Ferguson: "I have seen women, when I go to my parking garage every day, they are nervous when they are by themselves, regardless of the age or the man that’s around them because they’re in a vulnerable situation. That’s not only during issues of race."
Lemon: "If you think it’s equal. ], and I don't mean to call names, but I think you’re sadly naive."
Ferguson: "Are you saying Don, that every woman in America that’s white is automatically, 100% of the time terrified of an African American man in any one of these situations, but they would not be terrified if it was a white or Hispanic man? That’s an incredibly broad brush. That’s what you’re implying—"
Lemon: "That’s not what I’m implying, that’s what you’re hearing. I’m telling you my experience, the president’s telling you about his experience. And you’re saying that we’re not having that experience. Who are you to tell us we’re not having that experience, when you’re not living it? You’re not in our bodies. It’s insulting for you to say, ‘No that’s not happening.’ You don’t live as a black man, you don’t know that."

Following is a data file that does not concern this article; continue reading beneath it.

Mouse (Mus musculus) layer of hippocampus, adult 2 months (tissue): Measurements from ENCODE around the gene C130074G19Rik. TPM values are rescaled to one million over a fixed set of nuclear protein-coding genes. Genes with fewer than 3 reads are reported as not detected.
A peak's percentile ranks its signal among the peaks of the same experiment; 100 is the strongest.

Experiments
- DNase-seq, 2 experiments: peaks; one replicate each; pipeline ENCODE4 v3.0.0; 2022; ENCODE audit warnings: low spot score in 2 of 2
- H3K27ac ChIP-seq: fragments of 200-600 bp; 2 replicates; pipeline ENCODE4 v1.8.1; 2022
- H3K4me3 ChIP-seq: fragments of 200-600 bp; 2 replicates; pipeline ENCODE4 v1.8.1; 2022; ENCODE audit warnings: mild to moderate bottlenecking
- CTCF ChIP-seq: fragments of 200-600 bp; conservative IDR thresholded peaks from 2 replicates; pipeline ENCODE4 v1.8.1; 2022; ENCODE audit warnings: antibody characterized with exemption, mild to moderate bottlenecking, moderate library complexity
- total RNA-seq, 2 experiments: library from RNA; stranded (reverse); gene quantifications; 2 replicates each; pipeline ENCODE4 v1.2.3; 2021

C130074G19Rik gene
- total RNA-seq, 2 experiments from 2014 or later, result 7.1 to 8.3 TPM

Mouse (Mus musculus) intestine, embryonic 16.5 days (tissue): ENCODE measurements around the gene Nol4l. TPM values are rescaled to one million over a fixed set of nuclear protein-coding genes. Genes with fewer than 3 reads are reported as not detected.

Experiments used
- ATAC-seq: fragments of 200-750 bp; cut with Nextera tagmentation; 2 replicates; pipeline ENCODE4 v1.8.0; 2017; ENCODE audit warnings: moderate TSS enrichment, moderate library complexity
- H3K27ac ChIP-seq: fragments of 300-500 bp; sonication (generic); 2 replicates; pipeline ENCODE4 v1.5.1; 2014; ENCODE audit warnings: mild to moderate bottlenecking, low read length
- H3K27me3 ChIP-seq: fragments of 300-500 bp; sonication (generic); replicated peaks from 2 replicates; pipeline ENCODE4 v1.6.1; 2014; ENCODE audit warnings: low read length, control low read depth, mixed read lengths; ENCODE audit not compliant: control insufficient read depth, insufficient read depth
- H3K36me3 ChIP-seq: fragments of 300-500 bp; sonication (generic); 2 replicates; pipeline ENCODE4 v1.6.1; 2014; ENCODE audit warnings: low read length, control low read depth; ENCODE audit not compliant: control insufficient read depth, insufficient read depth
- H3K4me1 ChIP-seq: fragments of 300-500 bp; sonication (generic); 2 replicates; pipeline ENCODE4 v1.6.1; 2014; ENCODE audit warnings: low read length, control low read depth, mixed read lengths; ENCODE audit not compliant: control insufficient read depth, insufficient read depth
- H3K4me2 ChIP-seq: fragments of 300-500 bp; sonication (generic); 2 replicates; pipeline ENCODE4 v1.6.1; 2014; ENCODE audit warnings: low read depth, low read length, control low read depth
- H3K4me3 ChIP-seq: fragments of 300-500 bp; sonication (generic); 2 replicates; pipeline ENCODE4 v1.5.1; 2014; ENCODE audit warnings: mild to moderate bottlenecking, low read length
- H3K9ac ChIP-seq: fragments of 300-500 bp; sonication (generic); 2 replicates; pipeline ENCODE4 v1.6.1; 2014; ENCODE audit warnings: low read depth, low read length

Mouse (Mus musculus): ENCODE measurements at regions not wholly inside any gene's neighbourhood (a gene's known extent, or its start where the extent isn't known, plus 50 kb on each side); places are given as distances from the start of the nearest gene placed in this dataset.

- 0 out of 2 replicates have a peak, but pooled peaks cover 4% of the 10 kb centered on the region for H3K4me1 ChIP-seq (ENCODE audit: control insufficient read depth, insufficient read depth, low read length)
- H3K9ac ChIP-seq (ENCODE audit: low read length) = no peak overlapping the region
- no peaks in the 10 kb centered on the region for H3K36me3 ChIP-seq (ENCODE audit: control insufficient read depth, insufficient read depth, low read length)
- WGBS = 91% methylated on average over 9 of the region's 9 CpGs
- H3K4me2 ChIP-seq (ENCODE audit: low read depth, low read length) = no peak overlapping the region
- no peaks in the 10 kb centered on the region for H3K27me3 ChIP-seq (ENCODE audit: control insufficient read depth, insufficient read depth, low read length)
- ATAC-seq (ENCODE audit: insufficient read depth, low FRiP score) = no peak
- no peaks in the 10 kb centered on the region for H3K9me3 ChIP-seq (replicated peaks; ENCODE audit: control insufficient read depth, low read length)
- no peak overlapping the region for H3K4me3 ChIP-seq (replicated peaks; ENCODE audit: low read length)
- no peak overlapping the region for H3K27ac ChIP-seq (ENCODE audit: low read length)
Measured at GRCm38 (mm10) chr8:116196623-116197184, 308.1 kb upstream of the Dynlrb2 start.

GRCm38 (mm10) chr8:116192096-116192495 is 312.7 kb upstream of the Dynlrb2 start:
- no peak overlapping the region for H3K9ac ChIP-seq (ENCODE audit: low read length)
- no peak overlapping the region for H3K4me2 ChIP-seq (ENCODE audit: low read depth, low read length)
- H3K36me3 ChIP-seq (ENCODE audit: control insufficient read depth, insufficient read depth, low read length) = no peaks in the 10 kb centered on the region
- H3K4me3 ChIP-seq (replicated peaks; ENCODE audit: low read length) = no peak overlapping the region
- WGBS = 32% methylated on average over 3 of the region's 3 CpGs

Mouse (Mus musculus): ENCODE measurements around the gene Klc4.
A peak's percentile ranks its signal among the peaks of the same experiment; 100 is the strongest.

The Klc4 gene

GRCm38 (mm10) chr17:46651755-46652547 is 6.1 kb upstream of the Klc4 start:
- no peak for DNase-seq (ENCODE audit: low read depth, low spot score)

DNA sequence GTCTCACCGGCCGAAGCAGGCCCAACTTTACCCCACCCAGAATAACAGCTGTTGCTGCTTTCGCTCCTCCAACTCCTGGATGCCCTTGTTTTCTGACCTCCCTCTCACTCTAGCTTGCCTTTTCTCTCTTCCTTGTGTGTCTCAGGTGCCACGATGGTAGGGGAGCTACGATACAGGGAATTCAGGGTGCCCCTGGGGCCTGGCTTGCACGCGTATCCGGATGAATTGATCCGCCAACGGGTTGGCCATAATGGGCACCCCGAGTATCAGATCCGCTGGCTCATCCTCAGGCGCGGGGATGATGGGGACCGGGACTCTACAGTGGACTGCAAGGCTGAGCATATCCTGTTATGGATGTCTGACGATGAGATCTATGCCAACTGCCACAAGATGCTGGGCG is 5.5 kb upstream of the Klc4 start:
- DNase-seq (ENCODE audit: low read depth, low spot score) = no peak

The remarkable interview may be a first for CNN or broadcast journalism, in general. A host debating an issue with a guest reaches the point where he diminishes his guest's perspective and opinion as "sadly naive" solely based on the fact that his race protects him from having an informed opinion. Imagine a news anchor (that's what CNN calls Lemon) like Shep Smith or David Gregory, debating an issue with a guest and dismissing his opinion because he's black.
Lemon finished by explaining to Ferguson that his "white privilege" was prohibiting him from understanding the issue: